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Aseem Chhabra in New York
Faced with the threat of a lawsuit from a 15-year-old Sikh teenager, a New Jersey club has modified its 'no hats allowed' policy.
In a settlement between Sarab Thapar, a West Orange teenager, and the Groove Lounge in Lyndhurst, the club said its hat policy would not apply to members of a religious faith.
"Our goal was not to get a monetary recovery," said Thapar's attorney Ravinder Singh Bhalla. "Our goal was to get the policy changed, to get more public awareness about the Sikh community, and to hopefully prevent some of these misunderstandings in future."
Four months ago, on a Saturday night, Thapar left home with a group of friends for what was supposed to be his first visit to a dance club. The event at the Groove Lounge was advertised as a 'Teen Night Home Party'.
At the entrance to the club, Thapar was stopped by a bouncer who wanted him to take off his 'hat'. Thapar tried to explain that the 'hat' was actually a patka, a headdress that he wears because he is a Sikh.
"The bouncer was totally ignorant," Thapar said after the July 20 settlement. "He didn't even want to listen. He didn't even try to make an attempt. It was his way or get out."
Embarrassed and humiliated, Sarab Thapar left the club with a couple of his friends. His father Sonny Thapar then approached Bhalla, an attorney with Krovatin & Associates, a law firm in Newark, New Jersey.
Bhalla is also a legal adviser to Sikh Mediawatch and Resource Task Force (SMART), a Germantown, Maryland, based non-profit group that works towards the accurate portrayal of Sikhs in the American media and to protect their religious rights in the country.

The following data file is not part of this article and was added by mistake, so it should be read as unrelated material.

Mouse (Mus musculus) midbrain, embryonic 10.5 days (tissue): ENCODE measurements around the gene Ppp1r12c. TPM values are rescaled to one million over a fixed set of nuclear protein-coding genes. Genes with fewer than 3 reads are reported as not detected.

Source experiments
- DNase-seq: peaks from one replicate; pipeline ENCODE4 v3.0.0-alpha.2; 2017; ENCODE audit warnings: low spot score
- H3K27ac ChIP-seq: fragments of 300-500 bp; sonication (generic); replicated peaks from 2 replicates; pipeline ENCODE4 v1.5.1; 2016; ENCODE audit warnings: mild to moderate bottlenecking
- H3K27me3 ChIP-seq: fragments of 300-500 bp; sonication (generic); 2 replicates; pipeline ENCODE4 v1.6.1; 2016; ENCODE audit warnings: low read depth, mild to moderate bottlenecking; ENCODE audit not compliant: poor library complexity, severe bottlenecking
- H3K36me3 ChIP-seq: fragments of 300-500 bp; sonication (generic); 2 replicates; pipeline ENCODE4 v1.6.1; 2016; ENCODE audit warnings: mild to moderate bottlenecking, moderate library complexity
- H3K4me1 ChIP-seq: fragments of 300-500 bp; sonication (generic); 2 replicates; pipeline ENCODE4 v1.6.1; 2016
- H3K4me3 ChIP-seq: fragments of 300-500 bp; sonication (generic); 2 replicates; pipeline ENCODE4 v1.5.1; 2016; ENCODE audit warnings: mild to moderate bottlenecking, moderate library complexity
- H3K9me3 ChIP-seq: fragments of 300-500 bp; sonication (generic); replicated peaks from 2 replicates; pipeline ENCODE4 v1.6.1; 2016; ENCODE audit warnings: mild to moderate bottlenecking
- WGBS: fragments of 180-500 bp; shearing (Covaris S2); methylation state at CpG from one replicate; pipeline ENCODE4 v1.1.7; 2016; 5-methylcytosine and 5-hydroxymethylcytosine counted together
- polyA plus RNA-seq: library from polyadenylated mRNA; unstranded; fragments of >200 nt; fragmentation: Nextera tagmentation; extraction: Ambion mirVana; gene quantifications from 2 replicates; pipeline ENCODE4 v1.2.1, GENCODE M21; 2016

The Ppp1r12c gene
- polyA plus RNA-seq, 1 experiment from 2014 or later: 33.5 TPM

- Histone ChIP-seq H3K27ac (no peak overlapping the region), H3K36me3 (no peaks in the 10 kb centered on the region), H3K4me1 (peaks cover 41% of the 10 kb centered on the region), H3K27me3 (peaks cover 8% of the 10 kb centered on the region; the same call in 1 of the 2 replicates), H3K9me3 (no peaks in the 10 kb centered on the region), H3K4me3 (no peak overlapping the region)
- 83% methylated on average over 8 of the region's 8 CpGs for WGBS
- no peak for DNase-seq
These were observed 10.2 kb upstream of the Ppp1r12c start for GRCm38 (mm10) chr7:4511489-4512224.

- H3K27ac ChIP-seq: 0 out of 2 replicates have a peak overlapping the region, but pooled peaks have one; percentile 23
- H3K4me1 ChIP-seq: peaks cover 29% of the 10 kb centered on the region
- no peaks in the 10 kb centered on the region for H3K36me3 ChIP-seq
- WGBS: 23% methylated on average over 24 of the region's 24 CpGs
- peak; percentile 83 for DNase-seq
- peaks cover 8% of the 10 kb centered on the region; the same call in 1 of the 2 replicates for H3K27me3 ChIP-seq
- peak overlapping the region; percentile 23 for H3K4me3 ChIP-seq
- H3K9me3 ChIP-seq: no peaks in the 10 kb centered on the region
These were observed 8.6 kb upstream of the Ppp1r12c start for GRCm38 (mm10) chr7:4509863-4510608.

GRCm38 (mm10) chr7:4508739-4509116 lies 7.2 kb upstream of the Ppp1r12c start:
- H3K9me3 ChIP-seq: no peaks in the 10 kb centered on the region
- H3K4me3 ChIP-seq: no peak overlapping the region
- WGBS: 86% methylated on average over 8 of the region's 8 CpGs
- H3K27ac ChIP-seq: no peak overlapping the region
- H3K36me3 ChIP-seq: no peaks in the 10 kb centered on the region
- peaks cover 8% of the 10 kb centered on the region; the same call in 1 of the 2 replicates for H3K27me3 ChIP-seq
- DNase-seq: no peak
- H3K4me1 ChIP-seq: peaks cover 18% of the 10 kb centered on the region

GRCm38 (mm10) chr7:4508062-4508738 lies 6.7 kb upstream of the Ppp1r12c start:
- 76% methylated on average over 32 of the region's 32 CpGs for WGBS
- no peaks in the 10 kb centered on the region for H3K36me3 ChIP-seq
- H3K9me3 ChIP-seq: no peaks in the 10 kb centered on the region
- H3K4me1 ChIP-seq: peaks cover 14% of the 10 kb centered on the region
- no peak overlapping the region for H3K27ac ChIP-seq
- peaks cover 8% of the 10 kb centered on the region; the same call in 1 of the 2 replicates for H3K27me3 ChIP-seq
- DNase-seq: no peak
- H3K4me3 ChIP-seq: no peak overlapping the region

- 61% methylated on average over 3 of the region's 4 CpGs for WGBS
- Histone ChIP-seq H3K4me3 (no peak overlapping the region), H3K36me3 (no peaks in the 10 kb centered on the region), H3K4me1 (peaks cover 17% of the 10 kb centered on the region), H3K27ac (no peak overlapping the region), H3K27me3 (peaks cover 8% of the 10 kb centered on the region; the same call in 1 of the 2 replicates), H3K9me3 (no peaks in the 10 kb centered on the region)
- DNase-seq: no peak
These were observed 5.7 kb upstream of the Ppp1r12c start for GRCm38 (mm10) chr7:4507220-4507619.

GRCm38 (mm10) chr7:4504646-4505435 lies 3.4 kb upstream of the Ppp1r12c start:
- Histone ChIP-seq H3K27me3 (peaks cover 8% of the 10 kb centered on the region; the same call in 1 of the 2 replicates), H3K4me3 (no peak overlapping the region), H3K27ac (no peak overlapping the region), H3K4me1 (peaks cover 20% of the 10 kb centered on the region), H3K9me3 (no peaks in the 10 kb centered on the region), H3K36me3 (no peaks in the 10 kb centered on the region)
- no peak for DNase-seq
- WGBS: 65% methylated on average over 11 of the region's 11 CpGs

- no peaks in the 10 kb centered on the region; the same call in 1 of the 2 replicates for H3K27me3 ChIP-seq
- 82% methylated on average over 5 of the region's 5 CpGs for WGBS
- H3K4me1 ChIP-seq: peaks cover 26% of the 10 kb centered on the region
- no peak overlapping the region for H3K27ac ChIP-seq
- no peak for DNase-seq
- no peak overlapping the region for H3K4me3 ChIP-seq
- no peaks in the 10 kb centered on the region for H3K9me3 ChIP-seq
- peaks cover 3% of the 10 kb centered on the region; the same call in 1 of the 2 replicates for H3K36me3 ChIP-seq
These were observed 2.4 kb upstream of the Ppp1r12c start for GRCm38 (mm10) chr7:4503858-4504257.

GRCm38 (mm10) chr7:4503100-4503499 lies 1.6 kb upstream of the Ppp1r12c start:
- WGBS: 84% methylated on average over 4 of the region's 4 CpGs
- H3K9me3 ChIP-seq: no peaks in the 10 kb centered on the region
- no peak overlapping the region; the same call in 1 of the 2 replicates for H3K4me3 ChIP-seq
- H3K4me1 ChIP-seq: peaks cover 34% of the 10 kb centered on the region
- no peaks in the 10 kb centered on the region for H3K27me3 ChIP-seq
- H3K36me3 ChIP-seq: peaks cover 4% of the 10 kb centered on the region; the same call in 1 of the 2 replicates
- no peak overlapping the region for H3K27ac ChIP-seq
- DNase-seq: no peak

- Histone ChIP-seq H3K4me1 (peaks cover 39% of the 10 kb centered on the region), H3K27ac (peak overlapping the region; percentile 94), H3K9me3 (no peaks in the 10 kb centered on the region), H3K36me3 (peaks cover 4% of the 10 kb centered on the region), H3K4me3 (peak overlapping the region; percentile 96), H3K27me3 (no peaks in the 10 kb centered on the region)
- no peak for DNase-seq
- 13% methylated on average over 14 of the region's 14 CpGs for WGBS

Bhalla said the Groove Lounge had violated Thapar's civil rights under Title II of the federal Civil Rights Act, 1964, and New Jersey's Law Against Discrimination.
"We were prepared to file a lawsuit, but before doing that we made an attempt to reach out to club's owner and to resolve the dispute amicably," Bhalla said.
Bhalla's letter to Ronald Gastelu, Jr, owner of the Groove Lounge, finally resulted in the settlement agreement.
"My client certainly did not intend to discriminate against Mr Thapar," said Gastelu's attorney John Ambrosio, who practises with a Lyndhurst, NJ, law firm. "My client was not aware when this was going on. He wasn't present there. When he found out what had happened, he corrected the situation."
Gastelu was not available for comment. A recorded message in the Groove Lounge's machine now says: "Guys are not allowed to wear hats, hoods or durags, unless for religious purposes."
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